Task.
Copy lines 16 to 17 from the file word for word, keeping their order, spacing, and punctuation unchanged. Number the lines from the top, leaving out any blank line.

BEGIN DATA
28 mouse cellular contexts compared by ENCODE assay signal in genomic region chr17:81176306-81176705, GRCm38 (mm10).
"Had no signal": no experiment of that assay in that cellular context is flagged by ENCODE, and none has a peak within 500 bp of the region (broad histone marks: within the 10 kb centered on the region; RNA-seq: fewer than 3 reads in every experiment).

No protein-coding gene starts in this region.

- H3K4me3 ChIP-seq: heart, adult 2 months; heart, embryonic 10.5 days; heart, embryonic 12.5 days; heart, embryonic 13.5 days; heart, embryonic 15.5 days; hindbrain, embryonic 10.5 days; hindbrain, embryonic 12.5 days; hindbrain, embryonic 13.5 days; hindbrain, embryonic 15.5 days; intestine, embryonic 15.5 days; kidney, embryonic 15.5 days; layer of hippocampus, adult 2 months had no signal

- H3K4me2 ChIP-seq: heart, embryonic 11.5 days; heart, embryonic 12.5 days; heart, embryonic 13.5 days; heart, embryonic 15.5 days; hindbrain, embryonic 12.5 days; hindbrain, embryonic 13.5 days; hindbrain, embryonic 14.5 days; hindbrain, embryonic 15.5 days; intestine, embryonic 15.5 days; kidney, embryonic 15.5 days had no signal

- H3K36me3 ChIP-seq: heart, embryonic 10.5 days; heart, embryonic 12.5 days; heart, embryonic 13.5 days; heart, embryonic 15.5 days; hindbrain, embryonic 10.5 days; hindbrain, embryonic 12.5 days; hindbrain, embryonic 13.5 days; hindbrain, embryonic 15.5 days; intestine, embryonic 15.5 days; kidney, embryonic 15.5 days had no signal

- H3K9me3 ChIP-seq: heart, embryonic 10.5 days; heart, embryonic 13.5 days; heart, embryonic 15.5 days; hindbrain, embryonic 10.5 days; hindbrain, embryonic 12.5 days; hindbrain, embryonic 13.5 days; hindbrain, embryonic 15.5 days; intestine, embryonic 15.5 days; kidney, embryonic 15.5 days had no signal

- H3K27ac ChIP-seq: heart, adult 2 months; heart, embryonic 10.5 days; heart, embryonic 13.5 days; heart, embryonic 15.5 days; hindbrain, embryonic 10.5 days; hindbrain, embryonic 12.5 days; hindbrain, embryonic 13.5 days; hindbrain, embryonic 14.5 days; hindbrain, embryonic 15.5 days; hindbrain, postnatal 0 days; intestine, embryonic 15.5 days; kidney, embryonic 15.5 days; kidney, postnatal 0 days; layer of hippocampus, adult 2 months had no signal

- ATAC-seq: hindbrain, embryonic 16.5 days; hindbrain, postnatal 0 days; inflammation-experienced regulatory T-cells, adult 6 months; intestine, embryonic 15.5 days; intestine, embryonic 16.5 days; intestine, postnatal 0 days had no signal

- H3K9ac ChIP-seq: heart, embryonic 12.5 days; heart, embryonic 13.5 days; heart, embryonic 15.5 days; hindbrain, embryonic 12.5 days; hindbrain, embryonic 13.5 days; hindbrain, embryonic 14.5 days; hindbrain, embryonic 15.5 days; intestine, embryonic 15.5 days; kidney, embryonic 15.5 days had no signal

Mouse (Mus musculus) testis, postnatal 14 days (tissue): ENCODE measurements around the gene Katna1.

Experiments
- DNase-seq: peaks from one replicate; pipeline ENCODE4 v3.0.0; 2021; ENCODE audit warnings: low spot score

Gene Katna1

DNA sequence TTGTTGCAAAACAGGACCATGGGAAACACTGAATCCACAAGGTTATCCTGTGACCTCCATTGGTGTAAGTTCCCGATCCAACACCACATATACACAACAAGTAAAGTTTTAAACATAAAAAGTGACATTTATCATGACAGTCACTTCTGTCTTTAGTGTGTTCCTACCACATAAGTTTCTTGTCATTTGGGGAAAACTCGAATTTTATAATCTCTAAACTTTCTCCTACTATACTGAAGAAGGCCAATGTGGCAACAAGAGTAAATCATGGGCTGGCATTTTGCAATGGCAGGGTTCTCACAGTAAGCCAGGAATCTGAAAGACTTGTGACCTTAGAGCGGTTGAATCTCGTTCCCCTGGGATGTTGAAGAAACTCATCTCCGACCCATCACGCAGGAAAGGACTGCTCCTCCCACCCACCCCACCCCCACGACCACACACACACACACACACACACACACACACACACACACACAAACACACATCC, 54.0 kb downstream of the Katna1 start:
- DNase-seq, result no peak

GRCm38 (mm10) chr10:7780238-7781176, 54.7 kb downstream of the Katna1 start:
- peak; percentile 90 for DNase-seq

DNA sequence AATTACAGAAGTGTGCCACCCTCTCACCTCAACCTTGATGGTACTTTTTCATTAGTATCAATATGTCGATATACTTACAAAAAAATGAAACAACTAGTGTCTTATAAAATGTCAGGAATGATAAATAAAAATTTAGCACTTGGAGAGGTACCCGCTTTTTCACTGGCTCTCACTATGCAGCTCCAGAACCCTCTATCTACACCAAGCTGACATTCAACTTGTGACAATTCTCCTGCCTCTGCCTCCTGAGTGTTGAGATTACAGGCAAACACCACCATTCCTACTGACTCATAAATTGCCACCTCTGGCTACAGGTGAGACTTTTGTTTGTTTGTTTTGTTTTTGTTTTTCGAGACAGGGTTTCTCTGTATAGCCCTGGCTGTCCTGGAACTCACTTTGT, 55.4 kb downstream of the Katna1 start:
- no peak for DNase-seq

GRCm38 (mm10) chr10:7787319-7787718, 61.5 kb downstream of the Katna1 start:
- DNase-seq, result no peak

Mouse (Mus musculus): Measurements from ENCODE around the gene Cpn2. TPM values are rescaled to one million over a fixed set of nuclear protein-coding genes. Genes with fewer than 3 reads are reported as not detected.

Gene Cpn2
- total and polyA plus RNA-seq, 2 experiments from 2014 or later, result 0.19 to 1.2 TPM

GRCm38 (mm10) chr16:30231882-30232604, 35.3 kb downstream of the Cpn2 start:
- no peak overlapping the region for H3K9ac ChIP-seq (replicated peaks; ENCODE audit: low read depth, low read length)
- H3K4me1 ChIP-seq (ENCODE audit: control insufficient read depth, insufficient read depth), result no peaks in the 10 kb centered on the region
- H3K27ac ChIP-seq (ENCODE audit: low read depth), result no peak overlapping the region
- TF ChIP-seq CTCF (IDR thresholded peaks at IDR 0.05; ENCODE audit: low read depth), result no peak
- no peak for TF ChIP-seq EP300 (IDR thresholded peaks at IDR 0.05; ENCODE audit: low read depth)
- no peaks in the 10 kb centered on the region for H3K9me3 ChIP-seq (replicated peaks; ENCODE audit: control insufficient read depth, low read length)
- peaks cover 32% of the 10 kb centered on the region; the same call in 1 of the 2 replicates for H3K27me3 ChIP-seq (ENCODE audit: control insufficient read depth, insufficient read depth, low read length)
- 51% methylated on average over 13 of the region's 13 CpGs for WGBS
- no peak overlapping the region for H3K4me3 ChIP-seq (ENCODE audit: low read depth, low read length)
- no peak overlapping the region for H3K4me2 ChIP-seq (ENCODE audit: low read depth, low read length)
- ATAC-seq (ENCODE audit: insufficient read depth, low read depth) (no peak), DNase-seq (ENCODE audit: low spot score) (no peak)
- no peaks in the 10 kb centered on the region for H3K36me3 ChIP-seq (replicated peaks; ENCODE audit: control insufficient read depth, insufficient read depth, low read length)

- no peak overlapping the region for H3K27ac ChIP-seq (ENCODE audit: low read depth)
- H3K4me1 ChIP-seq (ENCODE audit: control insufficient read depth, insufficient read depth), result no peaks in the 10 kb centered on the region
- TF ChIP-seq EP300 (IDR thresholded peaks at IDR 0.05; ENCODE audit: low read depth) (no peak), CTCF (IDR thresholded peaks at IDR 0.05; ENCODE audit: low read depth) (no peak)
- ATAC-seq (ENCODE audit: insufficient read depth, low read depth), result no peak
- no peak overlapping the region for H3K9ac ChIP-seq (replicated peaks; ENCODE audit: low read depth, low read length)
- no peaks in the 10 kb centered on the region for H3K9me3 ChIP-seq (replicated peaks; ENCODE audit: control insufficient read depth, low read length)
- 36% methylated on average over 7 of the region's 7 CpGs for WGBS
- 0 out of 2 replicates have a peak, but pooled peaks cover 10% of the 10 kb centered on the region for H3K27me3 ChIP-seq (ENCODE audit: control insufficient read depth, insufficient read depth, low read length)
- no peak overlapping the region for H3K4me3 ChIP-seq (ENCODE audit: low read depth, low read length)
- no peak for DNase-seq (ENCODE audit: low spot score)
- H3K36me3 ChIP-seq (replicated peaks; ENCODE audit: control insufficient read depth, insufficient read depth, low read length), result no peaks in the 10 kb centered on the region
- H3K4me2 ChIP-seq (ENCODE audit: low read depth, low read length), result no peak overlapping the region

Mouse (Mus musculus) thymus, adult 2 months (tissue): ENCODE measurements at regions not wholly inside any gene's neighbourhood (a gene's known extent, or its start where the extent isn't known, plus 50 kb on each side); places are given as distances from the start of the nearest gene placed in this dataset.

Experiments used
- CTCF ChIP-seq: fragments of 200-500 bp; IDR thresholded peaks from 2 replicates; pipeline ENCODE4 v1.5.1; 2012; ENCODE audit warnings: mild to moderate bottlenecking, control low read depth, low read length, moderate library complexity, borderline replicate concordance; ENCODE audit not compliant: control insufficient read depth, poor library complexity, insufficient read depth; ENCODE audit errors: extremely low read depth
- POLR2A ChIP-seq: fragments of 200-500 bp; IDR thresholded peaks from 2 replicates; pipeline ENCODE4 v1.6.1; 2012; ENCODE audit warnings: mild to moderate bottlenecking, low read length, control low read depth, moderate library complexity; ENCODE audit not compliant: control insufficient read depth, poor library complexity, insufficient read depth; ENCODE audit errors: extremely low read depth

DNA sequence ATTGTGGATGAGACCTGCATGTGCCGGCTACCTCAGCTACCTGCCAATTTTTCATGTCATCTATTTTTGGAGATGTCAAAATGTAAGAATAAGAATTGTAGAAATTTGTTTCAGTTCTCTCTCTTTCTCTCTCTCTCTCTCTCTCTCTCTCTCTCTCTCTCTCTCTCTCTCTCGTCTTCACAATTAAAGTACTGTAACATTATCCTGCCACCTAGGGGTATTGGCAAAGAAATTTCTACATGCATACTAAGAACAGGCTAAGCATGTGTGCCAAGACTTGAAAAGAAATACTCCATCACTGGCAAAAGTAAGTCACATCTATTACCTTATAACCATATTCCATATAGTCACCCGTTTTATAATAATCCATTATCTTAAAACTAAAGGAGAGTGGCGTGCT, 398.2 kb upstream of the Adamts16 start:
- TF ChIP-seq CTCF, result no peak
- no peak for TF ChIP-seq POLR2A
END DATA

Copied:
- DNase-seq, result no peak

GRCm38 (mm10) chr10:7780238-7781176, 54.7 kb downstream of the Katna1 start: